They analyzed more than 32 million cardiovascular deaths that occurred in 567 cities in 27 countries on five continents between 1979 and 2019. Researchers obtained city-specific daily temperatures from weather stations and climate reanalysis models.
For their analysis, researchers compared cardiovascular deaths on the hottest and coldest 2.5% of days for each city with cardiovascular deaths on the days that had the optimal temperature (the temperature associated with the least rates of deaths) in the same city.
Extreme temperatures and mortality risk
For every 1,000 deaths from CVD, the researchers found that extreme hot days resulted in 2.2 additional deaths, and extreme cold days accounted for 9.1 additional deaths.
“We now learned that for every 100 cardiovascular deaths, at least 1 additional death is from extreme cold and hot days. Considering that cardiovascular disease is the leading cause of death globally, this essentially translates into a very large burden,” Dr. Alahmad said.
Of all the types of heart disease, heart failure caused the greatest number of deaths from extreme temperatures, the researchers found.
Meanwhile, ischemic heart disease accounted for 37% of CVD deaths studied by researchers. They estimate that about 1% of all ischemic heart diseases “are attributed to extreme temperatures alone.”
The researchers did not find a significant association between extreme heat and death from arrhythmia. The researchers write that this may be caused by arrhythmia being misclassified as the cause of death when the death was actually caused by ischemia or cardiomyopathy.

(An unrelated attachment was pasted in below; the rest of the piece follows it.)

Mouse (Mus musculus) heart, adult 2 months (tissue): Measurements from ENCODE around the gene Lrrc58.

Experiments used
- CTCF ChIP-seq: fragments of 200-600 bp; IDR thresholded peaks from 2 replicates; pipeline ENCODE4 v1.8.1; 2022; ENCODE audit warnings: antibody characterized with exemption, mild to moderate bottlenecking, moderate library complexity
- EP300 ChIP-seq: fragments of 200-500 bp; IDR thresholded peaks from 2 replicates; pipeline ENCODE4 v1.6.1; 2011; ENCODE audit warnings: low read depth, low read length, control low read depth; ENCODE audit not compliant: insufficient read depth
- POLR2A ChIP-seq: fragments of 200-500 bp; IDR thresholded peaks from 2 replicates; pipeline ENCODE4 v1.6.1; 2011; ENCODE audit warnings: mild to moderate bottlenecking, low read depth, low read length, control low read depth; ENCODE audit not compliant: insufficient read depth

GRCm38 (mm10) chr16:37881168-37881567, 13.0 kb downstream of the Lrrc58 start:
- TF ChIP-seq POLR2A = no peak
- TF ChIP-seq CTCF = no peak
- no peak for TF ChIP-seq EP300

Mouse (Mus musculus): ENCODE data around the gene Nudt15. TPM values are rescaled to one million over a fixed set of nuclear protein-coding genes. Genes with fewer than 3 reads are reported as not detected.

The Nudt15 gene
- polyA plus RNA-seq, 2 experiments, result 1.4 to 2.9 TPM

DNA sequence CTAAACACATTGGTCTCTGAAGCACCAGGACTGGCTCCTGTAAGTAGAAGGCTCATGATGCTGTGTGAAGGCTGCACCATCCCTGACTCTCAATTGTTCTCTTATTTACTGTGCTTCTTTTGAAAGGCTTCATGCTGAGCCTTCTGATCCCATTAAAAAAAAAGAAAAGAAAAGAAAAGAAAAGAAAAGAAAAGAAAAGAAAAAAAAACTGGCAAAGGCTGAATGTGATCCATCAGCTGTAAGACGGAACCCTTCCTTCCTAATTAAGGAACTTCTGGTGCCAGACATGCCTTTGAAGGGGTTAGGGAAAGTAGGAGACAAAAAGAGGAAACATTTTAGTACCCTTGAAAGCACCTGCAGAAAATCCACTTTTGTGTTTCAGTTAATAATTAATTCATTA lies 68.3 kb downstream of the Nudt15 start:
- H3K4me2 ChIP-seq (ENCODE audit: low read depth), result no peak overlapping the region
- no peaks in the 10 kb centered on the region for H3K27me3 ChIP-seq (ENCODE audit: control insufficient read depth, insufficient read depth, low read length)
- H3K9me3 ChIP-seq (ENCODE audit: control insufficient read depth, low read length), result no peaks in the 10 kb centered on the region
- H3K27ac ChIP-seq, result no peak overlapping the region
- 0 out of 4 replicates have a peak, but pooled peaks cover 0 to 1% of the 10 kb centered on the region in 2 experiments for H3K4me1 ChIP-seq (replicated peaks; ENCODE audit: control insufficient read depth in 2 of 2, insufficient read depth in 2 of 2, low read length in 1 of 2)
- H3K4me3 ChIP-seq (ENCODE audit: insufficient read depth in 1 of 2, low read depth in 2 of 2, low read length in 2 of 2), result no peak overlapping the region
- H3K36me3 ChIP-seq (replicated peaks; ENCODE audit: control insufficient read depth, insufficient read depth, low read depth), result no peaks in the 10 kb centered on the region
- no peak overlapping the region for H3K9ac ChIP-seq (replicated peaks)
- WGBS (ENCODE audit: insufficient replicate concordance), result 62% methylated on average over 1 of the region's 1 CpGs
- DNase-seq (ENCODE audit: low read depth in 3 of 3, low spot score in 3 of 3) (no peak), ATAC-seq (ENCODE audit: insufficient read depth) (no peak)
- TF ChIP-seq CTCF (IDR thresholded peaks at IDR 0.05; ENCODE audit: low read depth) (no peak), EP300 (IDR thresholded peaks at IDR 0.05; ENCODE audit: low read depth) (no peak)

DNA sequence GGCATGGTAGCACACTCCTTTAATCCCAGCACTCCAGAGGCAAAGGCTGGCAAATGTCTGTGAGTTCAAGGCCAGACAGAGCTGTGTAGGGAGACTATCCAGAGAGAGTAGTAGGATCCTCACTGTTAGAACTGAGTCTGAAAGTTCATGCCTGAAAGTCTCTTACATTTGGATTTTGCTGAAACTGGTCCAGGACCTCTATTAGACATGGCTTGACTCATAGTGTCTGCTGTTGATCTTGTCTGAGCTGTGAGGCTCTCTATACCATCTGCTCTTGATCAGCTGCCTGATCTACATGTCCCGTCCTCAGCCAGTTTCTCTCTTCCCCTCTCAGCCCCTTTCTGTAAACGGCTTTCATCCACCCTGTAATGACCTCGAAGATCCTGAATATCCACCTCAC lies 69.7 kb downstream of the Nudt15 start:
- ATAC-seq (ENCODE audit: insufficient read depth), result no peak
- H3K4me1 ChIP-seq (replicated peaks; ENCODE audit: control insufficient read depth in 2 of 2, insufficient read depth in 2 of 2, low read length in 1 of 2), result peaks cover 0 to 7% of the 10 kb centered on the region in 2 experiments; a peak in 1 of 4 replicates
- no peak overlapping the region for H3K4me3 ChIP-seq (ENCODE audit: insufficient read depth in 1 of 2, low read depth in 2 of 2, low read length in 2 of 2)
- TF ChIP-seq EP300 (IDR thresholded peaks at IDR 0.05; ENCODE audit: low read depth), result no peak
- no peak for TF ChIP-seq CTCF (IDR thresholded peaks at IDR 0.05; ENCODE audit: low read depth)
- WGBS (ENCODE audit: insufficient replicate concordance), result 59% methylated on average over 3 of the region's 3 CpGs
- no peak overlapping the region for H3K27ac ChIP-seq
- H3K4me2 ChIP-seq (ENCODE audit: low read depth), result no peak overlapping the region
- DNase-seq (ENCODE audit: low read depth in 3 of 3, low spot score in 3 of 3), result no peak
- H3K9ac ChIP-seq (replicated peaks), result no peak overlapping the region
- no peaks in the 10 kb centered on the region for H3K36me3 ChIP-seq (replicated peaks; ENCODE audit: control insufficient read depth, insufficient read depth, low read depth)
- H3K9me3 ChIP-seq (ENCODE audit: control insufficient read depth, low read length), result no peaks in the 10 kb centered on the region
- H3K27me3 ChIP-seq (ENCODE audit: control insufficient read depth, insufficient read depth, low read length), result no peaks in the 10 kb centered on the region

Dr. Don Pham, interventional cardiologist at Memorial Hermann in Houston, Texas applauded the study for providing “a new and interesting approach to prevention.”
“I think this serves as a good reminder to patients during the winter or summer months [that] when the weather has drastically [changed] in your region to pay attention to any new symptoms that occur,” he told MNT.
Limited ability to make global estimates
Although the study looked at cities in many countries, some parts of the world received less attention.
“Readers must be cautioned when interpreting our findings as global estimates since some regions were underrepresented in our data such as South Asia, the Middle East and Africa,” Dr. Alahmad told MNT.
“Extreme temperatures might have a larger impact in these underrepresented regions,” he added.
The role of social determinants of health
Future research needs to look at the social determinants of health and climate change, said Dr. Martha Gulati, director of preventive cardiology at the Smidt Heart Institute at Cedars-Sinai in Los Angeles, California, and president of the American Society for Preventive Cardiology.